It is important we recognise that not all exercise is linear in effort. Exercising at 175watts, in the case of the cyclist portrayed in the graph is not half as hard as exercising at 350watts. 350watts involves dealing with a 4-fold increase in lactate compared to 175watts. 300watts may be more accurate to finding an effort ‘half’ as hard as 350watts. An accurate calculation of your FTP is crucial to tailoring your training for this purpose.
Using power zones in your training
Once you have your FTP and your training zones, the nature of your training will depend on the outcome you desire and the activities you are training for.
If you are having difficulty finishing hard rides or races or want to improve your cardiorespiratory fitness then training in Zone 4 is optimal (5-20min efforts). An athlete would include one session in Zone 5 (3-5min efforts) to facilitate a good adaptive stimulus to improve fitness.
If you want to increase explosive power for short hard efforts, like winning a sprint on a ride or finishing well in a race, then training in Zone 6 will make your body adapt to the demands of excessive lactate levels during exercise.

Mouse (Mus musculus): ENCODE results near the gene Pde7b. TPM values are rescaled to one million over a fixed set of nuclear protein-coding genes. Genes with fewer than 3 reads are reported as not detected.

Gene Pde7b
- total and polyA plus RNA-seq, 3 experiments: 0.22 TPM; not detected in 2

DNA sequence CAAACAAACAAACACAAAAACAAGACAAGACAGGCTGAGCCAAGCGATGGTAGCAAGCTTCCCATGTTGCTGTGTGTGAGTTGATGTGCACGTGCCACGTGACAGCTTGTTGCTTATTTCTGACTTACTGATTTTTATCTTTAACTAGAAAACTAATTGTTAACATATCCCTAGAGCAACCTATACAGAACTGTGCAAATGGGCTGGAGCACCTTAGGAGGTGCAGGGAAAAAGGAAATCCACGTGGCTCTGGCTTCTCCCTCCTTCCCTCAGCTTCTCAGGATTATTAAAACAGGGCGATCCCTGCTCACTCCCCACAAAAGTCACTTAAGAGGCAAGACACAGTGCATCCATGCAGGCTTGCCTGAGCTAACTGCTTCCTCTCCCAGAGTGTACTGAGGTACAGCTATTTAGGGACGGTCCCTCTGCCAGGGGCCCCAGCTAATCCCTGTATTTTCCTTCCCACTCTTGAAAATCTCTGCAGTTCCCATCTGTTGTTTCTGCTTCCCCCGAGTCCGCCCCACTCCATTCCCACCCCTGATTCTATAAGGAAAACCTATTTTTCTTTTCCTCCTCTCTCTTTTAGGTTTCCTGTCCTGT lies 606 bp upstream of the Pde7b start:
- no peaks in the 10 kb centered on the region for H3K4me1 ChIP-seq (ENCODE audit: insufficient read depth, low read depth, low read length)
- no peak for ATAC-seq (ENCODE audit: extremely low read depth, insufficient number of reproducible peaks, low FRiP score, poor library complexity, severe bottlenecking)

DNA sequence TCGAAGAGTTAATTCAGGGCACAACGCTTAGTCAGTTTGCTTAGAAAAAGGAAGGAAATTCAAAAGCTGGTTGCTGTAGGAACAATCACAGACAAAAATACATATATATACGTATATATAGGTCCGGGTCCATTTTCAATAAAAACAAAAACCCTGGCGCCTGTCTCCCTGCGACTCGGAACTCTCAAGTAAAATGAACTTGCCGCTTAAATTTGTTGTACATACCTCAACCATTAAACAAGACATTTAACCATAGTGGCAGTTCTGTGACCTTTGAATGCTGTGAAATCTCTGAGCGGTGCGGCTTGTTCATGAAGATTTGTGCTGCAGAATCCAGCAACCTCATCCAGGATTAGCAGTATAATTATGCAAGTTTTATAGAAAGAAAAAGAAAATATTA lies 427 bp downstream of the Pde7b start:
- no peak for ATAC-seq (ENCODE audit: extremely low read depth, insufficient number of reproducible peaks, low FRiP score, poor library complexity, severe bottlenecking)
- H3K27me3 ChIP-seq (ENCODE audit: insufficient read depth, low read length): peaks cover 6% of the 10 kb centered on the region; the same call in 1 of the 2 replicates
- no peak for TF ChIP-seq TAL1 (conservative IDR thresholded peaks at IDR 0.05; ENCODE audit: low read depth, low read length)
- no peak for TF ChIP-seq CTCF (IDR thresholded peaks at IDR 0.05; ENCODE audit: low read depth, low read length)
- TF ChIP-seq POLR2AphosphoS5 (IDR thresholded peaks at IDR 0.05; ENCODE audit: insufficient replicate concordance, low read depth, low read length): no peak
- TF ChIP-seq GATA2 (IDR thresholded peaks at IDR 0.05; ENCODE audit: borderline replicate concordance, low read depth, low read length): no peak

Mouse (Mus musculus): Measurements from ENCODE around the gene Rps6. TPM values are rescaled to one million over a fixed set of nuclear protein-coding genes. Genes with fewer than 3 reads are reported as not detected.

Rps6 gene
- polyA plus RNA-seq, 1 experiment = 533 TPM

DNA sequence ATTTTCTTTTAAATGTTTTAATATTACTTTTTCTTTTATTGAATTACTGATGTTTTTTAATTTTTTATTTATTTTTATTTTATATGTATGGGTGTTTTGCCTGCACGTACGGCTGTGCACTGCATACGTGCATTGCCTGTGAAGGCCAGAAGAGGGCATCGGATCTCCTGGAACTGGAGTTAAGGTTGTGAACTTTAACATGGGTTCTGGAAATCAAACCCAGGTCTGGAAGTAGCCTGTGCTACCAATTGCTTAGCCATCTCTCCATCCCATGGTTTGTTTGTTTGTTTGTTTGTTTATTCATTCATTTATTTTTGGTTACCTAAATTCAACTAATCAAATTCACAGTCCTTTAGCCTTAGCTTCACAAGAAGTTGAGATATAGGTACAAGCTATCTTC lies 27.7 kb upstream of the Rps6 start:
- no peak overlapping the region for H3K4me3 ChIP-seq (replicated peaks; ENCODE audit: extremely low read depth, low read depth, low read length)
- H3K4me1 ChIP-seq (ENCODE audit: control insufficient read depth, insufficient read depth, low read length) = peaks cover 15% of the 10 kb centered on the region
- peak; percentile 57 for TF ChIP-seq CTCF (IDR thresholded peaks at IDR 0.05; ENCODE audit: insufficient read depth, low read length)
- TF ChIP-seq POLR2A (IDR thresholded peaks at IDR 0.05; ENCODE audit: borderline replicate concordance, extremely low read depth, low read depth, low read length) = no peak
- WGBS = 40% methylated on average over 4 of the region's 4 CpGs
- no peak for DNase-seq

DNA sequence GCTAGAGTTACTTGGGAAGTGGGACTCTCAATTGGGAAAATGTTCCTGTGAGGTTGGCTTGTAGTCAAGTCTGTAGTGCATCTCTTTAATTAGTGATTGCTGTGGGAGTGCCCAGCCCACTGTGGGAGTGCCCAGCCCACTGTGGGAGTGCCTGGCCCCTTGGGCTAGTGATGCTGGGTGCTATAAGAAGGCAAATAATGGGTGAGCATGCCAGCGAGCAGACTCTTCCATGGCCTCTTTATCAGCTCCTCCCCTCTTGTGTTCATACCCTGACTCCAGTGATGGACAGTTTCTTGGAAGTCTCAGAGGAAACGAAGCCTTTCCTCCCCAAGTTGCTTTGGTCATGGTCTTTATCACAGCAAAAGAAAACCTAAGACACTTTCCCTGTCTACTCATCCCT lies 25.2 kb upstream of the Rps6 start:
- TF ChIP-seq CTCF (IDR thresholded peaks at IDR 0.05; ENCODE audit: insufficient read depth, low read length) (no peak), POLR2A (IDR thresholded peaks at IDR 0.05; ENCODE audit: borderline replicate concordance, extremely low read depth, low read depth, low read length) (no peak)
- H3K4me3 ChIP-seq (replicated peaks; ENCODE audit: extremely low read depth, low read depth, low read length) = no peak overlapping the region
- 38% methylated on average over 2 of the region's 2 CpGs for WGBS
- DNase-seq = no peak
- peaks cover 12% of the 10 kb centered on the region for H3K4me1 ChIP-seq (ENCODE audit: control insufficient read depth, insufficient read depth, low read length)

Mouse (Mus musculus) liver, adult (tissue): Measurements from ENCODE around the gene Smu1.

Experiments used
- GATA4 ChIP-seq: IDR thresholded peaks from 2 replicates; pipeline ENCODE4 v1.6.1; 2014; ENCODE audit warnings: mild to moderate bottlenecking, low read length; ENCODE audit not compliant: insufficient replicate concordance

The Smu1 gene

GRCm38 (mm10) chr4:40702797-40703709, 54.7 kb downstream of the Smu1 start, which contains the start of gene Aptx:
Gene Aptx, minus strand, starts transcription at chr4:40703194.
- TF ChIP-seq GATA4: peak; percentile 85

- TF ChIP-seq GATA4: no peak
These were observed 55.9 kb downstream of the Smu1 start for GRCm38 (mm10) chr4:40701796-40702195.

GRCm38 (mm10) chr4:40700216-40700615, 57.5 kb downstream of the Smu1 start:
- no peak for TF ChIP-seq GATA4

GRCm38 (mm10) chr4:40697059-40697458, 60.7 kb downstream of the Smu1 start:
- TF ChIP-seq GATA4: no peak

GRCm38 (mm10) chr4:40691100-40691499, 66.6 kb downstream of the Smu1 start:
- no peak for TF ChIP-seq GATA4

The information is specific to any individual regardless of ability, gender or exercise status and represents the importance of accurate measurment of an individual’s output.
Regardless if you are training for health, fitness, performance, or to be the best athlete you can be, accurate measurement of your bodys’ ability is of the upmost importance.
A power meter and accurate FTP and power training zones will ensure your training is targeted and specific to your individual fitness and desired outcomes.
Creating a program specific to this information will give your training meaning and purpose and quality. Each training session has a purpose aimed at reaching your long term goal. Quality over quantity will deliver success by utilising the equipment and knowledge at our finger tips.
This article is published by Brad Hall
-Brad has a degree in Exercise Science and Psychology (Hons.) AMAPS
6 years ago / No Comments